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Is No No a yes?

The hair-removal device left legs 'prickly' and 'hairy'

Published: October 2013
Photo: James Worrell

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Shaving battle scars such as ingrown hairs and bloody cuts might have you ready to try anything other than the usual razor. Enter the No No 8800 hair remover, about $285, a device that’s all but unavoidable if you watch TV. According to its website, it lets users go “weeks without shaving” and is “painless and effective.”

How it works

No No, which has low, medium, and high treatment levels, removes hair with a heated wire that stays above the skin. It can be fitted with a wide tip for removing hair on legs, arms, chest, and back, or a narrow tip for smaller areas such as the face or bikini line. You glide the device over skin at a 90-degree angle. A red light glows if you’ve gotten it wrong. Once done, you use the provided buffer because, the manufacturer says, “without buffing, crystallized hair remains in place, giving your skin a prickly feel.”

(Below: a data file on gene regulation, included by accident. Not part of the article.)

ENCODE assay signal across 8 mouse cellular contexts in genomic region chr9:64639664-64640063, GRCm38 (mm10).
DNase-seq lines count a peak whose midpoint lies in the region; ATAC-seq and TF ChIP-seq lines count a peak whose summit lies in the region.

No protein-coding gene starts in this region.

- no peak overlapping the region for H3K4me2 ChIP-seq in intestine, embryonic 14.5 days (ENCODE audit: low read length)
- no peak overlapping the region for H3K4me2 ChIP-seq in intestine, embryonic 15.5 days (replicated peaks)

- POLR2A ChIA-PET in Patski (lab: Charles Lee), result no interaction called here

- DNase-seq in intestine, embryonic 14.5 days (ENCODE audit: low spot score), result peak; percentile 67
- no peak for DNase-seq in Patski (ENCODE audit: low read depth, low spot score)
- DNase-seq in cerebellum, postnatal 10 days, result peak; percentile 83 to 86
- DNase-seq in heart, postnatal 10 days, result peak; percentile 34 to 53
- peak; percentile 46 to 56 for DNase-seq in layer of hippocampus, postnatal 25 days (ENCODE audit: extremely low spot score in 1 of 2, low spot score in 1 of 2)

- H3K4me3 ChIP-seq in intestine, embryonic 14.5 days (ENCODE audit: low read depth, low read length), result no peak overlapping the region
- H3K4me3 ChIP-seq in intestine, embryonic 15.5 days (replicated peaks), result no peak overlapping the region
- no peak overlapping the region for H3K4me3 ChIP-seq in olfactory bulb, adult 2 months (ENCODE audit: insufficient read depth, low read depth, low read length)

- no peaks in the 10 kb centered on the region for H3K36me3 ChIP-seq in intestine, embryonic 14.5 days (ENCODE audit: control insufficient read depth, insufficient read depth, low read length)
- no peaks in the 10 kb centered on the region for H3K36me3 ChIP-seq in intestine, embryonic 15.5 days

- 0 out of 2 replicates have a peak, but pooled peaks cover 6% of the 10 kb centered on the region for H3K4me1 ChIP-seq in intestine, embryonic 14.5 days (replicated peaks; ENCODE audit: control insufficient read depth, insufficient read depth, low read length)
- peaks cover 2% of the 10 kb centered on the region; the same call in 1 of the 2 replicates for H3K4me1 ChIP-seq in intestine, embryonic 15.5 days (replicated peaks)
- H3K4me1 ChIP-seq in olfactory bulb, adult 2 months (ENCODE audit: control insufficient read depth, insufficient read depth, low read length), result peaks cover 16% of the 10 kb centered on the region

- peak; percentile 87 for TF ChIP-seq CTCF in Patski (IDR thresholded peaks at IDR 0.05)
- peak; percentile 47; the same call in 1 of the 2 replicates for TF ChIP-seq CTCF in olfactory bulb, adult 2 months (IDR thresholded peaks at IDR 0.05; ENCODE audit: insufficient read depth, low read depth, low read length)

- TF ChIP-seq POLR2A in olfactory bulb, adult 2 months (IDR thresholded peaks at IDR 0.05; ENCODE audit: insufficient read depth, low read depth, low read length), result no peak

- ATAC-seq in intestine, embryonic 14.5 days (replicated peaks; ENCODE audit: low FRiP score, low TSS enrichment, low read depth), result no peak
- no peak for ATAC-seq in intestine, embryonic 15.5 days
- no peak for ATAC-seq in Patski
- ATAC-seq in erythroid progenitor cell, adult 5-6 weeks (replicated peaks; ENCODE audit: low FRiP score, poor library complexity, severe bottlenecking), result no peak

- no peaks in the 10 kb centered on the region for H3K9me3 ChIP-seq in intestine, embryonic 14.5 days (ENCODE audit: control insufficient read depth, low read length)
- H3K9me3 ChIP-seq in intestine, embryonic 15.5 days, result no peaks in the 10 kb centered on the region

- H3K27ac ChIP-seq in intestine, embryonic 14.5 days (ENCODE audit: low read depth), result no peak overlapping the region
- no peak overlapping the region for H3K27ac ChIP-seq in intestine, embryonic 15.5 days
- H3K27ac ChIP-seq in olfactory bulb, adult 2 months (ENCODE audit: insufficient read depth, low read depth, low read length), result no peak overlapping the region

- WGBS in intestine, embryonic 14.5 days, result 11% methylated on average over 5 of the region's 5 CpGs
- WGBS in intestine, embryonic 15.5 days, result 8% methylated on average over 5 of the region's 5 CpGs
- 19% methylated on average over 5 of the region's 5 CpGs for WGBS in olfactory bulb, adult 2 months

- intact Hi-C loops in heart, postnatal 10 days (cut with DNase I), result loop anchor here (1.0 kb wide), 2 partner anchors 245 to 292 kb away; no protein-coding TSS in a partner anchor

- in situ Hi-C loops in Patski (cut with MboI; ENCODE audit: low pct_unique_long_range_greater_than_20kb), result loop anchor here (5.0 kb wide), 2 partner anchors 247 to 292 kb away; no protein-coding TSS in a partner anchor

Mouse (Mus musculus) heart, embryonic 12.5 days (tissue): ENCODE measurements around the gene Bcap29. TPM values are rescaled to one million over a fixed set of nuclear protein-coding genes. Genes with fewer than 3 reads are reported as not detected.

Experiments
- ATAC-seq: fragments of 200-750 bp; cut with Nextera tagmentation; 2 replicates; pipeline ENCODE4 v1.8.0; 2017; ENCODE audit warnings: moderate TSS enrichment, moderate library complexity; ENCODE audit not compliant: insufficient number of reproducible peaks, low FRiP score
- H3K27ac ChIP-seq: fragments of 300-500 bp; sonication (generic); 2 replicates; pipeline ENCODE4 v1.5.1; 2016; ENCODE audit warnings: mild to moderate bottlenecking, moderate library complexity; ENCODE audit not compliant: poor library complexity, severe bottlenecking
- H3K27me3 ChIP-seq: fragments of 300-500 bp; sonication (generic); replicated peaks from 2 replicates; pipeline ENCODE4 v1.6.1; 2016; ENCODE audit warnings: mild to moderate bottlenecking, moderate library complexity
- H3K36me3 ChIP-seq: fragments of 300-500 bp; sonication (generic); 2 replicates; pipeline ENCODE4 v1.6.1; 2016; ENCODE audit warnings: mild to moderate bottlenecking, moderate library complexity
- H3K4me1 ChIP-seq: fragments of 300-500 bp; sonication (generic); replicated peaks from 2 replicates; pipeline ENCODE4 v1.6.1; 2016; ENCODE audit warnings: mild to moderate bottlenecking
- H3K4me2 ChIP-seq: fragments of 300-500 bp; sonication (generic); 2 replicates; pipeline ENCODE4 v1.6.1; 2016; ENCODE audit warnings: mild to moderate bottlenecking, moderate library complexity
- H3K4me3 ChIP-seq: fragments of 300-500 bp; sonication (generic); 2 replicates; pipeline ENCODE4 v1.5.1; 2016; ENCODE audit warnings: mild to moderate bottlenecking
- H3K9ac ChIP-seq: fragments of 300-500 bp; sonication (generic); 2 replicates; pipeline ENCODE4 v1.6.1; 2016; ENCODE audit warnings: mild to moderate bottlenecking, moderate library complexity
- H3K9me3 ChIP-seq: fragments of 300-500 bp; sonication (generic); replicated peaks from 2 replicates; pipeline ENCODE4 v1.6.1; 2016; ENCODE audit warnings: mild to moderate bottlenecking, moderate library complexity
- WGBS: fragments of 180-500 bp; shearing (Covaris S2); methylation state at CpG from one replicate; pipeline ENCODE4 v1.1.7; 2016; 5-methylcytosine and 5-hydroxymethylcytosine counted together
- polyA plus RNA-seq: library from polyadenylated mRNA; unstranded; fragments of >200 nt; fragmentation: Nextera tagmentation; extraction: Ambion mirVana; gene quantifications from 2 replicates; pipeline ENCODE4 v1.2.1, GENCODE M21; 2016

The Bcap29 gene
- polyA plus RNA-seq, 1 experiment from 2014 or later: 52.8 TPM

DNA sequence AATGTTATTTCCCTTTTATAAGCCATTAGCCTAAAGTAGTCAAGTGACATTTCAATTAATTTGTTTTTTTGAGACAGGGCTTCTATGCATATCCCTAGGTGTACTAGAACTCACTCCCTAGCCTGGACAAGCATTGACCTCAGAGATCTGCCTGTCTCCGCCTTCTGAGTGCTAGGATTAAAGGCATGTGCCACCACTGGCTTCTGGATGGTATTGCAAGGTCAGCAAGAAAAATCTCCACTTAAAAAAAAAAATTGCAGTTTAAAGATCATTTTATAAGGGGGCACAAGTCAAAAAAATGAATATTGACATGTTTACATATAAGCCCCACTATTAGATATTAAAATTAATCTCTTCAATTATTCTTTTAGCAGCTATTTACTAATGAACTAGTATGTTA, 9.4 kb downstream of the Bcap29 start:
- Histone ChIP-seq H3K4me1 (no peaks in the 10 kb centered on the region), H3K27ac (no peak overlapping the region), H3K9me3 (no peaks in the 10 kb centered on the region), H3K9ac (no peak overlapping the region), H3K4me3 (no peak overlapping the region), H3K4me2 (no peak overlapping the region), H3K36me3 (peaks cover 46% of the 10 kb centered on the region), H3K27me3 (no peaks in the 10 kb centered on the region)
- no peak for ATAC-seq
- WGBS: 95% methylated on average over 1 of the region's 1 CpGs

How we tested

Six female staffers who normally shave their legs at least three times a week let hair grow for a week. We took pictures (no, you won’t find them on Instagram), then asked panelists to shave one leg as usual and use No No and its buffer on the other leg at least three times a week for six weeks. We compared before and after photos.

What we found

Panelists used words such as “prickly” and  “hairy” to describe how their legs felt after No No. All six said the treated leg was never hair- or stubble-free during the six weeks of testing. Something else that panelists noticed: the smell of burned hair. The final straw? Using No No took far longer than shaving—up to 25 minutes per leg. None of the panelists said they’d want to buy the device, though some described it as “cute.”

Close-up

We tested No No units bought at Amazon.com but found out that the manufacturer won’t back devices purchased from that retailer. According to the manufacturer, the only authorized retailers are Drugstore.com, HSN, and No No’s website. We then tested No No devices bought at trynono.com and HSN, and they performed similarly.


Editor's Note: This article appeared in the December 2013 issue of Consumer Reports magazine.

   

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